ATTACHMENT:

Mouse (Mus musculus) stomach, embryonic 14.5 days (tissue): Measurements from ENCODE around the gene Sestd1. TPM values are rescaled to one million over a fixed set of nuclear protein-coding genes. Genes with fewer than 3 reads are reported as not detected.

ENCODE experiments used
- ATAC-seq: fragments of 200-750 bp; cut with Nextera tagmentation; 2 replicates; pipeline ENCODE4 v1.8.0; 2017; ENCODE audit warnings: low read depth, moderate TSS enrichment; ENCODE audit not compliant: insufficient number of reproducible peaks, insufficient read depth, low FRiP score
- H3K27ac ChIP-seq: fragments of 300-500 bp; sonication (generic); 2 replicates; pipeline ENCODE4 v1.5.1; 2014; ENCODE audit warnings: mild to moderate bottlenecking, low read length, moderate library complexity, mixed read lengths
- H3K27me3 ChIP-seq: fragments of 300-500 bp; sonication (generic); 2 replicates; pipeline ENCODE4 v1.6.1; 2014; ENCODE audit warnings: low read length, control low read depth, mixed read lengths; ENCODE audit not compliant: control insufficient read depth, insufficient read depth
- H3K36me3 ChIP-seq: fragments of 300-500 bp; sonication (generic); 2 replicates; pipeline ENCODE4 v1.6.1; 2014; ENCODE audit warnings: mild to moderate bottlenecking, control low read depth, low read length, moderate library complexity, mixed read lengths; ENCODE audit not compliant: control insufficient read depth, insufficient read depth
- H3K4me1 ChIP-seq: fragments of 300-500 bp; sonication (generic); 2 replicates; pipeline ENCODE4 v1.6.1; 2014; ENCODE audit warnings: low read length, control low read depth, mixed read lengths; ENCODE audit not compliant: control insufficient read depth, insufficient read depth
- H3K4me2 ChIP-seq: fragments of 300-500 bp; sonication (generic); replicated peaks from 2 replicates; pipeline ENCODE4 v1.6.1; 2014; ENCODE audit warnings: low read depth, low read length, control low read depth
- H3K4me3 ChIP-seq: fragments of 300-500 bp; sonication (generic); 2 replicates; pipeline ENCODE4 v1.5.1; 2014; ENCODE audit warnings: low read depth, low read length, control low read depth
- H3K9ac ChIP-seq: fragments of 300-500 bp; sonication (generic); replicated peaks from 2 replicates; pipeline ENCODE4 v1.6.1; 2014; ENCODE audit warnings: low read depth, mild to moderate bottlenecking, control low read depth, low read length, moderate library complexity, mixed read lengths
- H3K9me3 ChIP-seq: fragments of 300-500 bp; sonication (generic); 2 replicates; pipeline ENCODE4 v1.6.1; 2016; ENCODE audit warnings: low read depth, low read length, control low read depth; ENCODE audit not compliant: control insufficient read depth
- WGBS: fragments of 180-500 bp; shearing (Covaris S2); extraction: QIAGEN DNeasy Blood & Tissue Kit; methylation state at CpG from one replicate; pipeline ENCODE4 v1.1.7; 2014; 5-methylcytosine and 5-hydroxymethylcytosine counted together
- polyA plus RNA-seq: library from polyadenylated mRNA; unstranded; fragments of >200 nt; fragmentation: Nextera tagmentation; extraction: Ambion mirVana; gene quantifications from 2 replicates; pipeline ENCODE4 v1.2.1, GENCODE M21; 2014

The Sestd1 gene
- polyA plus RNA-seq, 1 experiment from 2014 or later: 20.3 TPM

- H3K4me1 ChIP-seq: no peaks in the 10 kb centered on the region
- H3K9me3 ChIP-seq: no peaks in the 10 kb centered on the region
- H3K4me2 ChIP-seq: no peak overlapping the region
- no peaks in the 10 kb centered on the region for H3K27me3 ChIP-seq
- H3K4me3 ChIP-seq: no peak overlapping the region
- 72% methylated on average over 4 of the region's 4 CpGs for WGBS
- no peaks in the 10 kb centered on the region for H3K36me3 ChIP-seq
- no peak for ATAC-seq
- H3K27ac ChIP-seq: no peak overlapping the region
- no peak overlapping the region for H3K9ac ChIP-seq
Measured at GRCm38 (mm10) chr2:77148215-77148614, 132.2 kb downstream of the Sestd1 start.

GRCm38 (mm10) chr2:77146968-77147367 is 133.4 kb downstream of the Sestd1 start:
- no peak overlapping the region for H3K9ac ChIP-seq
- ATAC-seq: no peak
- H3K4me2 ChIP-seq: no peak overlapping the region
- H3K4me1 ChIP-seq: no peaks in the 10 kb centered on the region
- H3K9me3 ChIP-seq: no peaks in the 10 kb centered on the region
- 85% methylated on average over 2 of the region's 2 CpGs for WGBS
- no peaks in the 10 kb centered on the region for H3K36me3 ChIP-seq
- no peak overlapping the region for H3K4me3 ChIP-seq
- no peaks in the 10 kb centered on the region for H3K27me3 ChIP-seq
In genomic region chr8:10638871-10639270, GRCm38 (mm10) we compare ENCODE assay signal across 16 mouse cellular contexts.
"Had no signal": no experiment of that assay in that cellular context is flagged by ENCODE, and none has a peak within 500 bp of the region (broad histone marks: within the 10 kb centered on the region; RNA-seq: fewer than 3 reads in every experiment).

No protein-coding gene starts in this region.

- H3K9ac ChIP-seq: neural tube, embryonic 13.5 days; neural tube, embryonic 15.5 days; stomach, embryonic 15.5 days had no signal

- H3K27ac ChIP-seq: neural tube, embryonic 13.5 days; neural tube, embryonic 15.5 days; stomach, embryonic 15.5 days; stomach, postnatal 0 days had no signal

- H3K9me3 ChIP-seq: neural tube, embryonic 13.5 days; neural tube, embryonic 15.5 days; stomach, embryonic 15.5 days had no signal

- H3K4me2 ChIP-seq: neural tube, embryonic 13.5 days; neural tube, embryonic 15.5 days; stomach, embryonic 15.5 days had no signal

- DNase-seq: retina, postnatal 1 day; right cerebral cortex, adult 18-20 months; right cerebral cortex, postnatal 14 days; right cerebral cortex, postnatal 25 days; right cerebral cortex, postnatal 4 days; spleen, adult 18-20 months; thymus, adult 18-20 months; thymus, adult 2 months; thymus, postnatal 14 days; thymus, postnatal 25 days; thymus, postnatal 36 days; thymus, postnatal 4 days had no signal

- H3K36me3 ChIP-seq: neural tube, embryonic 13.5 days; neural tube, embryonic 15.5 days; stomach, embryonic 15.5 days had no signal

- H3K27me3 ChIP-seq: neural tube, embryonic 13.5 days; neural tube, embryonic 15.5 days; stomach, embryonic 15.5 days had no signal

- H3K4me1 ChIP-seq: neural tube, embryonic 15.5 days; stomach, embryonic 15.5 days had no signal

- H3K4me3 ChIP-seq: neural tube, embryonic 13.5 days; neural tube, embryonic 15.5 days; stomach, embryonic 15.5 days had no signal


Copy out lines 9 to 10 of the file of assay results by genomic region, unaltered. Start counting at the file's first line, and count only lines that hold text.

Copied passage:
- H3K4me3 ChIP-seq: fragments of 300-500 bp; sonication (generic); 2 replicates; pipeline ENCODE4 v1.5.1; 2014; ENCODE audit warnings: low read depth, low read length, control low read depth
- H3K9ac ChIP-seq: fragments of 300-500 bp; sonication (generic); replicated peaks from 2 replicates; pipeline ENCODE4 v1.6.1; 2014; ENCODE audit warnings: low read depth, mild to moderate bottlenecking, control low read depth, low read length, moderate library complexity, mixed read lengths